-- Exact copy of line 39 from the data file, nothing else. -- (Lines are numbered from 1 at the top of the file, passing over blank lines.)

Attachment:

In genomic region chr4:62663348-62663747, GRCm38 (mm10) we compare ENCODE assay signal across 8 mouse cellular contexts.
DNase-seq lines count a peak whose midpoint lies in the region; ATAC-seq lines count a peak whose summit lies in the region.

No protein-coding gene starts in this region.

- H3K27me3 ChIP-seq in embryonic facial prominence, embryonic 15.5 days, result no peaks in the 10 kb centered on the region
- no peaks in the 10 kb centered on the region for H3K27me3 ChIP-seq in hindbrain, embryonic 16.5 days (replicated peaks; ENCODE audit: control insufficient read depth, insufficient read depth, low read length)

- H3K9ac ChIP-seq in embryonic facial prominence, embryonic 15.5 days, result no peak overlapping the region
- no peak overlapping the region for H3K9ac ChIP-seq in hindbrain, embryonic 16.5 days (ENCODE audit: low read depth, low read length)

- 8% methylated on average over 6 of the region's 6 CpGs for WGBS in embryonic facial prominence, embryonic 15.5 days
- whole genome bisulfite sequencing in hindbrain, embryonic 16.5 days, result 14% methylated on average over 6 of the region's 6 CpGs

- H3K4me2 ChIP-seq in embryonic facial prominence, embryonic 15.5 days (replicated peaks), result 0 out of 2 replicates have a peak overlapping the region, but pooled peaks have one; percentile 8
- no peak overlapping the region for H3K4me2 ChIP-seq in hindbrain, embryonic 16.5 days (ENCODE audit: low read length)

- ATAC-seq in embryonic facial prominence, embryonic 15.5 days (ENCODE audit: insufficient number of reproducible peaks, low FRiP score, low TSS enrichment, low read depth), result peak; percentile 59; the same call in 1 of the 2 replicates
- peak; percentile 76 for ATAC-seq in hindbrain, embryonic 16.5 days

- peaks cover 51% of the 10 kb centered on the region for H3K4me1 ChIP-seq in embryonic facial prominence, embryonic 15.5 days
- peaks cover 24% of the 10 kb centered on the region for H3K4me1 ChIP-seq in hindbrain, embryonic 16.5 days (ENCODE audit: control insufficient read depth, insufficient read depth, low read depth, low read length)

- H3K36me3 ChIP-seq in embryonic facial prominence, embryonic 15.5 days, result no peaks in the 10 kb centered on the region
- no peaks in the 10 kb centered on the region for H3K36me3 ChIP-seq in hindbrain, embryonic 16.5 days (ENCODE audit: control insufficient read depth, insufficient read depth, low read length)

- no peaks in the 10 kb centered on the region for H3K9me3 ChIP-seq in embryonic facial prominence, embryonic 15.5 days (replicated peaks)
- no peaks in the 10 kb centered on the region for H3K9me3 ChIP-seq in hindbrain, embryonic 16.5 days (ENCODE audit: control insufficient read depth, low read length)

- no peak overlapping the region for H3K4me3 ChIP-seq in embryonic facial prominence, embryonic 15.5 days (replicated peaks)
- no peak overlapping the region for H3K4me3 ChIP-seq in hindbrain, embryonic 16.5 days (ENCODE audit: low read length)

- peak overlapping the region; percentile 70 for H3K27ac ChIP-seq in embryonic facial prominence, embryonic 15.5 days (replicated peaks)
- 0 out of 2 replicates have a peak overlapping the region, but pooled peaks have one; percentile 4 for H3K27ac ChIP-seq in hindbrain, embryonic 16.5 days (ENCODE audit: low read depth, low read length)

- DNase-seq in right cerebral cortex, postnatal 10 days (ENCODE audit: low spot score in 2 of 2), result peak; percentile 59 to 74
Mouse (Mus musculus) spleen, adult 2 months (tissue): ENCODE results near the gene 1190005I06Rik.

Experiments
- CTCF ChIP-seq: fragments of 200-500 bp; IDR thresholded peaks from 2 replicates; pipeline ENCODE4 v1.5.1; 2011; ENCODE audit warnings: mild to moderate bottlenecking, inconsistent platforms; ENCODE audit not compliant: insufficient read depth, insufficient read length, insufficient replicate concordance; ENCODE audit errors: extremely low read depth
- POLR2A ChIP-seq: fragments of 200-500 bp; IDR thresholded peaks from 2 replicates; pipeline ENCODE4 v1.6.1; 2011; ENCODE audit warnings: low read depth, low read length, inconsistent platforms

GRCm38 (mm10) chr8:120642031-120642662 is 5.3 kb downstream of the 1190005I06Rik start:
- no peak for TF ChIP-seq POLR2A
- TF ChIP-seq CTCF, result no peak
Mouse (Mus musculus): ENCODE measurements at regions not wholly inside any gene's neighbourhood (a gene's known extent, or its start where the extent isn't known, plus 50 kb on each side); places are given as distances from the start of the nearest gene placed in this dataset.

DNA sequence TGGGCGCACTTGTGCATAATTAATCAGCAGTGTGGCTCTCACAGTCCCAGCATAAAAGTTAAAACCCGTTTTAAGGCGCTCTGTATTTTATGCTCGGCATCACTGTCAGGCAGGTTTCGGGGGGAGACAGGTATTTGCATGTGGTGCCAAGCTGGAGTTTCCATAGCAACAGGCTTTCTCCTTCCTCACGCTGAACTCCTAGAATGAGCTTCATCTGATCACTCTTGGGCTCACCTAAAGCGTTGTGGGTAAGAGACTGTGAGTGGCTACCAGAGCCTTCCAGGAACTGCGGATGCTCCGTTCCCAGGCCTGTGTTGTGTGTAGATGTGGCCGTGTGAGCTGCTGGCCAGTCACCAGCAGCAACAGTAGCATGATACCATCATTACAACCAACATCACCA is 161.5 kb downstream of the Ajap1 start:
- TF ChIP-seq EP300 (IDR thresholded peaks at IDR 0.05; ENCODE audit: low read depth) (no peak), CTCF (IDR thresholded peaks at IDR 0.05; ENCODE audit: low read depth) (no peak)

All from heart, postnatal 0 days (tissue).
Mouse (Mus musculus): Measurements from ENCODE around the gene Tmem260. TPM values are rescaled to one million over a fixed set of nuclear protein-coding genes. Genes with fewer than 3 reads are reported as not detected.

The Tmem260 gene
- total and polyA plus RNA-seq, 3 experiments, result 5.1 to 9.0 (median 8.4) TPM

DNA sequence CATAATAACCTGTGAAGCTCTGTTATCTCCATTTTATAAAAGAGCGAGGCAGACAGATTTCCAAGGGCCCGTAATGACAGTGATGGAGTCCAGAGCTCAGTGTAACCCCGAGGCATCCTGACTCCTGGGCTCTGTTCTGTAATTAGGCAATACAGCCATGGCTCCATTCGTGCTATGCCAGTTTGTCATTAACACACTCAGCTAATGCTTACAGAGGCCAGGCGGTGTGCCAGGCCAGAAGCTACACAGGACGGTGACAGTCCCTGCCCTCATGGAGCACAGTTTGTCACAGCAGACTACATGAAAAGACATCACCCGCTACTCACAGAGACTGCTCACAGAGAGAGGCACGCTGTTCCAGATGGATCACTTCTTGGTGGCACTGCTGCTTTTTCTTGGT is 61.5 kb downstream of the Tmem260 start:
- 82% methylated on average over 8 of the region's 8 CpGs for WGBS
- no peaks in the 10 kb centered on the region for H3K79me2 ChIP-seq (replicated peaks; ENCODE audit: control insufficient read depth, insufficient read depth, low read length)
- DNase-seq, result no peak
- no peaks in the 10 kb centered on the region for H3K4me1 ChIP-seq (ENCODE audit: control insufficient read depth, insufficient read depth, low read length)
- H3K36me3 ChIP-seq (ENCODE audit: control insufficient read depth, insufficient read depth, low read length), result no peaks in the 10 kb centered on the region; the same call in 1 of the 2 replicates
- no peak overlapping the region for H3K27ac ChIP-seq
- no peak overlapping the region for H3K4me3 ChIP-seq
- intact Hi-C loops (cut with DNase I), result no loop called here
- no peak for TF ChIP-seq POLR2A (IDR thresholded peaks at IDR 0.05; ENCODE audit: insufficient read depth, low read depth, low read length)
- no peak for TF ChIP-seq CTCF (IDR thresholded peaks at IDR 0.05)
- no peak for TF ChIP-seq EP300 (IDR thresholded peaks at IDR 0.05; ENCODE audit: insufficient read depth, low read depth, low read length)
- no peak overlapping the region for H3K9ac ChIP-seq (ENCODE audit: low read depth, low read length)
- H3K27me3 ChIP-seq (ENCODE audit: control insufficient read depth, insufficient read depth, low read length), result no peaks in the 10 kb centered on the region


DNA sequence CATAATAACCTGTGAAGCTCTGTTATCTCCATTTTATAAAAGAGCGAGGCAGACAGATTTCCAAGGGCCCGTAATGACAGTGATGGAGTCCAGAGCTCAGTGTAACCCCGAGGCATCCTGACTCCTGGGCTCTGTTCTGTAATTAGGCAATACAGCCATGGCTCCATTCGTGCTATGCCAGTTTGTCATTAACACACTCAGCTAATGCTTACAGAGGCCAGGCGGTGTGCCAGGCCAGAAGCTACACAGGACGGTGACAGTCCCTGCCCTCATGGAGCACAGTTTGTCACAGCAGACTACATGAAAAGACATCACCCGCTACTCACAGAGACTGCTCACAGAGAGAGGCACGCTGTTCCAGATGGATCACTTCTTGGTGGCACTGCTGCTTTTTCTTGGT is 61.5 kb downstream of the Tmem260 start: